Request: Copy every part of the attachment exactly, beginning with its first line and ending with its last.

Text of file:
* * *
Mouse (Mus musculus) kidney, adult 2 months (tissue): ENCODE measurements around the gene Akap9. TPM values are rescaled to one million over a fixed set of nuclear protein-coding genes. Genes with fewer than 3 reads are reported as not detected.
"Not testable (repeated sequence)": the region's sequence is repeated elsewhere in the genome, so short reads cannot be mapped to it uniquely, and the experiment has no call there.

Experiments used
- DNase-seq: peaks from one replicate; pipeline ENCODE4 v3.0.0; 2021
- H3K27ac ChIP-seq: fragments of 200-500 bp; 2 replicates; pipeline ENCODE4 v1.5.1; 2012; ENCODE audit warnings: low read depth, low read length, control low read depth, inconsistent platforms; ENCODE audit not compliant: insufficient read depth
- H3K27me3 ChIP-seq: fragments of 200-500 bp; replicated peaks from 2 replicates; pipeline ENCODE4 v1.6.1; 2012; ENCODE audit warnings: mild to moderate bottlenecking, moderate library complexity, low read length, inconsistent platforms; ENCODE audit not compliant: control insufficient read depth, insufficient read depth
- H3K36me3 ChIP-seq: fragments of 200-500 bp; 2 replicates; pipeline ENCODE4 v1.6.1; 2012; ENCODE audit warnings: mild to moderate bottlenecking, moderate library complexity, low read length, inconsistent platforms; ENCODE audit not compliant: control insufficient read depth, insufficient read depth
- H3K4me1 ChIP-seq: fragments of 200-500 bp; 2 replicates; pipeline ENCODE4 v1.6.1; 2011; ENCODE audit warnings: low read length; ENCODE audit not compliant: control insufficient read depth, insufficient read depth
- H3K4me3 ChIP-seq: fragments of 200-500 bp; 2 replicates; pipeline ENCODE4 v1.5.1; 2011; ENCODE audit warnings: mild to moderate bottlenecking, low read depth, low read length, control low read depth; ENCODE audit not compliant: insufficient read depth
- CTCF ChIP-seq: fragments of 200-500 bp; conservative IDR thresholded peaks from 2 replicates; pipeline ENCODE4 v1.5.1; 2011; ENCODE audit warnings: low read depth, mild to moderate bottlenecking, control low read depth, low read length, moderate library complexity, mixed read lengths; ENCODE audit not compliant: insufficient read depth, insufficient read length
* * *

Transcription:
Mouse (Mus musculus) kidney, adult 2 months (tissue): ENCODE measurements around the gene Akap9. TPM values are rescaled to one million over a fixed set of nuclear protein-coding genes. Genes with fewer than 3 reads are reported as not detected.
"Not testable (repeated sequence)": the region's sequence is repeated elsewhere in the genome, so short reads cannot be mapped to it uniquely, and the experiment has no call there.

Experiments used
- DNase-seq: peaks from one replicate; pipeline ENCODE4 v3.0.0; 2021
- H3K27ac ChIP-seq: fragments of 200-500 bp; 2 replicates; pipeline ENCODE4 v1.5.1; 2012; ENCODE audit warnings: low read depth, low read length, control low read depth, inconsistent platforms; ENCODE audit not compliant: insufficient read depth
- H3K27me3 ChIP-seq: fragments of 200-500 bp; replicated peaks from 2 replicates; pipeline ENCODE4 v1.6.1; 2012; ENCODE audit warnings: mild to moderate bottlenecking, moderate library complexity, low read length, inconsistent platforms; ENCODE audit not compliant: control insufficient read depth, insufficient read depth
- H3K36me3 ChIP-seq: fragments of 200-500 bp; 2 replicates; pipeline ENCODE4 v1.6.1; 2012; ENCODE audit warnings: mild to moderate bottlenecking, moderate library complexity, low read length, inconsistent platforms; ENCODE audit not compliant: control insufficient read depth, insufficient read depth
- H3K4me1 ChIP-seq: fragments of 200-500 bp; 2 replicates; pipeline ENCODE4 v1.6.1; 2011; ENCODE audit warnings: low read length; ENCODE audit not compliant: control insufficient read depth, insufficient read depth
- H3K4me3 ChIP-seq: fragments of 200-500 bp; 2 replicates; pipeline ENCODE4 v1.5.1; 2011; ENCODE audit warnings: mild to moderate bottlenecking, low read depth, low read length, control low read depth; ENCODE audit not compliant: insufficient read depth
- CTCF ChIP-seq: fragments of 200-500 bp; conservative IDR thresholded peaks from 2 replicates; pipeline ENCODE4 v1.5.1; 2011; ENCODE audit warnings: low read depth, mild to moderate bottlenecking, control low read depth, low read length, moderate library complexity, mixed read lengths; ENCODE audit not compliant: insufficient read depth, insufficient read length